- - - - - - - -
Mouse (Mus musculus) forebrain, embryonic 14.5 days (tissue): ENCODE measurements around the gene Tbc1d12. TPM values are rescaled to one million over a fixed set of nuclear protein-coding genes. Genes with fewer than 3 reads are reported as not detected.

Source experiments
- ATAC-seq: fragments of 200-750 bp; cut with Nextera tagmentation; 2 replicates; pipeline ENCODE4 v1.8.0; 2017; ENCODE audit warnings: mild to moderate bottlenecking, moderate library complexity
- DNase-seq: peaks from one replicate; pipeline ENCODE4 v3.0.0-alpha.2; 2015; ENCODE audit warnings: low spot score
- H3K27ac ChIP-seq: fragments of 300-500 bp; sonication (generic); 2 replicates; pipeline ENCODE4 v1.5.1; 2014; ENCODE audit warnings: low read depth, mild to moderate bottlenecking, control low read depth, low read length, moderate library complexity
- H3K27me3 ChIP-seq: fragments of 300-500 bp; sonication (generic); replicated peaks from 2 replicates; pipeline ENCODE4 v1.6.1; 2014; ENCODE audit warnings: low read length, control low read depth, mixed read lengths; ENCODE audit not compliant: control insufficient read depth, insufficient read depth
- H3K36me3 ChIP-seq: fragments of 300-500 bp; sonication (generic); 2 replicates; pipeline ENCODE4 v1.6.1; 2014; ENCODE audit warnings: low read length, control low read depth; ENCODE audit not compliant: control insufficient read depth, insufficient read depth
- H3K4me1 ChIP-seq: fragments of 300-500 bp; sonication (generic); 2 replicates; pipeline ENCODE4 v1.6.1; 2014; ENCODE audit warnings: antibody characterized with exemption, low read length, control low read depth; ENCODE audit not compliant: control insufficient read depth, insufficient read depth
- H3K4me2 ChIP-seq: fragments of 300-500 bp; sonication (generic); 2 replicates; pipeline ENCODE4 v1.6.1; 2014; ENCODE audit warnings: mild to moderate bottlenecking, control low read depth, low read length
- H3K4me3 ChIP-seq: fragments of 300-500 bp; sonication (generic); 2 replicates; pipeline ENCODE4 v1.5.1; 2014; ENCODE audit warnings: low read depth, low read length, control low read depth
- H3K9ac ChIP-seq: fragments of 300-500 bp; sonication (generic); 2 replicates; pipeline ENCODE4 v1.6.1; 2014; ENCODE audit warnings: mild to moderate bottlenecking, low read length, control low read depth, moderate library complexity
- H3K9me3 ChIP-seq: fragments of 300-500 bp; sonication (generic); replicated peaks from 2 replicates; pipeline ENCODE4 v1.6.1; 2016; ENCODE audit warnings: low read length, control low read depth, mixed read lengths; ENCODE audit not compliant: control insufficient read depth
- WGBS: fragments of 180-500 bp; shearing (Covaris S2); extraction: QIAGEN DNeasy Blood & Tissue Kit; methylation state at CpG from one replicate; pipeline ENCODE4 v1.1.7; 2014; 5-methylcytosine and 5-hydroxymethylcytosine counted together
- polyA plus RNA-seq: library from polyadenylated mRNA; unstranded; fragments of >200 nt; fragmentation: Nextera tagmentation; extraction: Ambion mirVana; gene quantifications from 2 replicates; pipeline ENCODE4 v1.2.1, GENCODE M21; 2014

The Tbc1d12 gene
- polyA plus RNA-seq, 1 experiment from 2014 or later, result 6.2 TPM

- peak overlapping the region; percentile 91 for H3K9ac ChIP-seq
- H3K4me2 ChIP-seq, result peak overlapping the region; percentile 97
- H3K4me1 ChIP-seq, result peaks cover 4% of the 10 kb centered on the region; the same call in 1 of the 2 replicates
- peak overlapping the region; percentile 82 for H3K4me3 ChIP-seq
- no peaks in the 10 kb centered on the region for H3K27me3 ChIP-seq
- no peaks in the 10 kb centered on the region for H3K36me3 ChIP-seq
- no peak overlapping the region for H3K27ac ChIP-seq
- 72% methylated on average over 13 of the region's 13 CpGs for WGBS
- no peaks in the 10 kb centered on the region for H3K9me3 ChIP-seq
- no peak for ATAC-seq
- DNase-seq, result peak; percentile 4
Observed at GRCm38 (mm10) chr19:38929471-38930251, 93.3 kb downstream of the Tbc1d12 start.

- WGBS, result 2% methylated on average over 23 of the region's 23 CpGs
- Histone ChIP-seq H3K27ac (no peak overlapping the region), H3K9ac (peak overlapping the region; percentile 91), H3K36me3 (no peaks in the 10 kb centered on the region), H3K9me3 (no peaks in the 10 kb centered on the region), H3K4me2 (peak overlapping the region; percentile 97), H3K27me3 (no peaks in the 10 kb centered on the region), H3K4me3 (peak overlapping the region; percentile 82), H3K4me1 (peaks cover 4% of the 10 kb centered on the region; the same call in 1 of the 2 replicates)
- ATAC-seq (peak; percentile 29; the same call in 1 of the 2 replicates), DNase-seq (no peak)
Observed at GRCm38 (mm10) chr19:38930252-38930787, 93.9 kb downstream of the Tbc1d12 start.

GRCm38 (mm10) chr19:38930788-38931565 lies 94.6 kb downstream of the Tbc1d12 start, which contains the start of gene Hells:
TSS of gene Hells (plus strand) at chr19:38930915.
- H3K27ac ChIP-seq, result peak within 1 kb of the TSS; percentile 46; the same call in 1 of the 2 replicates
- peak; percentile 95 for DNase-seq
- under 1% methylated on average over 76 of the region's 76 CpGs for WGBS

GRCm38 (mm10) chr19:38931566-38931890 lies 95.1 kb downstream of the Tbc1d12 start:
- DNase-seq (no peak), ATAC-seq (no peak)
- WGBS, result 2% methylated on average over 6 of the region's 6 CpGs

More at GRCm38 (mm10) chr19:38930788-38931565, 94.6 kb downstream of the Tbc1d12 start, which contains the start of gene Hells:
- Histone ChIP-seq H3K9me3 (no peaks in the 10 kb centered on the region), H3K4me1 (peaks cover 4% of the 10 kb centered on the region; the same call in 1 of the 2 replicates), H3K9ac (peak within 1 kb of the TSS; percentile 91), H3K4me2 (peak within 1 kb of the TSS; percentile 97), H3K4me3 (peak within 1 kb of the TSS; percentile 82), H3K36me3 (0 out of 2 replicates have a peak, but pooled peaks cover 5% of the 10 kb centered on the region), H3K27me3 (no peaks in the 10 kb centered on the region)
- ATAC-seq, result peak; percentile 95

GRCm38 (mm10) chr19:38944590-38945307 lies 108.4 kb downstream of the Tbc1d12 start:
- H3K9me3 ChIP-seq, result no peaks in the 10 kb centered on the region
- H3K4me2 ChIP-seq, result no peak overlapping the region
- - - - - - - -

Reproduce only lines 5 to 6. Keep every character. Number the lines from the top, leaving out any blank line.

- H3K27ac ChIP-seq: fragments of 300-500 bp; sonication (generic); 2 replicates; pipeline ENCODE4 v1.5.1; 2014; ENCODE audit warnings: low read depth, mild to moderate bottlenecking, control low read depth, low read length, moderate library complexity
- H3K27me3 ChIP-seq: fragments of 300-500 bp; sonication (generic); replicated peaks from 2 replicates; pipeline ENCODE4 v1.6.1; 2014; ENCODE audit warnings: low read length, control low read depth, mixed read lengths; ENCODE audit not compliant: control insufficient read depth, insufficient read depth